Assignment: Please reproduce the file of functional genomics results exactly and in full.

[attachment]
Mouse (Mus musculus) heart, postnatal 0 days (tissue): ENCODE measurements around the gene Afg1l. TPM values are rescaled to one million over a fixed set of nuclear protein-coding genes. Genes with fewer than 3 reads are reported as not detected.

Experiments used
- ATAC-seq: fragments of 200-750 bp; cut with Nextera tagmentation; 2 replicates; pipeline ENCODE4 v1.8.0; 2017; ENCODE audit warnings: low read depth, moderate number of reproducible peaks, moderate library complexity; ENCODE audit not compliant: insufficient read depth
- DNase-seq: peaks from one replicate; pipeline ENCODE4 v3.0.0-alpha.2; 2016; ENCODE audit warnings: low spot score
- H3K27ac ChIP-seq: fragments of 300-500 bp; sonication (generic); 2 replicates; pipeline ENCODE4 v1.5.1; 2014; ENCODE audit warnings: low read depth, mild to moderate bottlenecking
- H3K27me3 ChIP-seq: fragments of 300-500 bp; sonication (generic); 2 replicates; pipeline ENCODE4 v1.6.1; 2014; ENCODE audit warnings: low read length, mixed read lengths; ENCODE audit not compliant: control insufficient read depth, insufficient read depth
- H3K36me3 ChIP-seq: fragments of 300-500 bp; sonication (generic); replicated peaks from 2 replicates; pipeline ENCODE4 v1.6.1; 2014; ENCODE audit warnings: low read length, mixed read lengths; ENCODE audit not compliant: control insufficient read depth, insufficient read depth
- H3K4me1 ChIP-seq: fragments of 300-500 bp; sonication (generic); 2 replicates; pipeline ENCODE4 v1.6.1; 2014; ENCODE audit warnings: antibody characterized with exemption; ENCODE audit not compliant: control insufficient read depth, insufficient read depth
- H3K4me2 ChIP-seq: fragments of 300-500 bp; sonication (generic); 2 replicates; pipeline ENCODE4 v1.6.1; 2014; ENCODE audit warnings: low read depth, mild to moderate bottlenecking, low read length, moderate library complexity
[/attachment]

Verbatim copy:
Mouse (Mus musculus) heart, postnatal 0 days (tissue): ENCODE measurements around the gene Afg1l. TPM values are rescaled to one million over a fixed set of nuclear protein-coding genes. Genes with fewer than 3 reads are reported as not detected.

Experiments used
- ATAC-seq: fragments of 200-750 bp; cut with Nextera tagmentation; 2 replicates; pipeline ENCODE4 v1.8.0; 2017; ENCODE audit warnings: low read depth, moderate number of reproducible peaks, moderate library complexity; ENCODE audit not compliant: insufficient read depth
- DNase-seq: peaks from one replicate; pipeline ENCODE4 v3.0.0-alpha.2; 2016; ENCODE audit warnings: low spot score
- H3K27ac ChIP-seq: fragments of 300-500 bp; sonication (generic); 2 replicates; pipeline ENCODE4 v1.5.1; 2014; ENCODE audit warnings: low read depth, mild to moderate bottlenecking
- H3K27me3 ChIP-seq: fragments of 300-500 bp; sonication (generic); 2 replicates; pipeline ENCODE4 v1.6.1; 2014; ENCODE audit warnings: low read length, mixed read lengths; ENCODE audit not compliant: control insufficient read depth, insufficient read depth
- H3K36me3 ChIP-seq: fragments of 300-500 bp; sonication (generic); replicated peaks from 2 replicates; pipeline ENCODE4 v1.6.1; 2014; ENCODE audit warnings: low read length, mixed read lengths; ENCODE audit not compliant: control insufficient read depth, insufficient read depth
- H3K4me1 ChIP-seq: fragments of 300-500 bp; sonication (generic); 2 replicates; pipeline ENCODE4 v1.6.1; 2014; ENCODE audit warnings: antibody characterized with exemption; ENCODE audit not compliant: control insufficient read depth, insufficient read depth
- H3K4me2 ChIP-seq: fragments of 300-500 bp; sonication (generic); 2 replicates; pipeline ENCODE4 v1.6.1; 2014; ENCODE audit warnings: low read depth, mild to moderate bottlenecking, low read length, moderate library complexity